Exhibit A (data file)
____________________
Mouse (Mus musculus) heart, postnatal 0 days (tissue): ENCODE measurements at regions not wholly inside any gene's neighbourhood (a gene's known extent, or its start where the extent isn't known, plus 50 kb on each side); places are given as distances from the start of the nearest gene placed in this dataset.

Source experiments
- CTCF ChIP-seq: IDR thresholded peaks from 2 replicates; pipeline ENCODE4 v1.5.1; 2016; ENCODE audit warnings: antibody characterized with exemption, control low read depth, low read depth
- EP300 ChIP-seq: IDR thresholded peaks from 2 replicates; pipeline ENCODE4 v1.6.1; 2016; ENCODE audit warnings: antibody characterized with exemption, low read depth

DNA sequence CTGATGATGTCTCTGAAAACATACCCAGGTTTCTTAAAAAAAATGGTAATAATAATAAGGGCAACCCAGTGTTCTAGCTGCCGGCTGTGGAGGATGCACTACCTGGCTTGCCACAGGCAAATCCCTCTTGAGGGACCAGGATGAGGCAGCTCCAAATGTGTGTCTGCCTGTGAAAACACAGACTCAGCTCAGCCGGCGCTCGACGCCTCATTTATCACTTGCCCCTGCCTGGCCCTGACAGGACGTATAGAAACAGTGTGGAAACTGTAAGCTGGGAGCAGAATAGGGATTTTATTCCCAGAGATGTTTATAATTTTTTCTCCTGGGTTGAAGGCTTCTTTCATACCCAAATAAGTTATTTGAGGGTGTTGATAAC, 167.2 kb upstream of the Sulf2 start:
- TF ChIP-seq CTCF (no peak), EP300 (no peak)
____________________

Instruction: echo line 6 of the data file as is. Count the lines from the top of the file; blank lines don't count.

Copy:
- TF ChIP-seq CTCF (no peak), EP300 (no peak)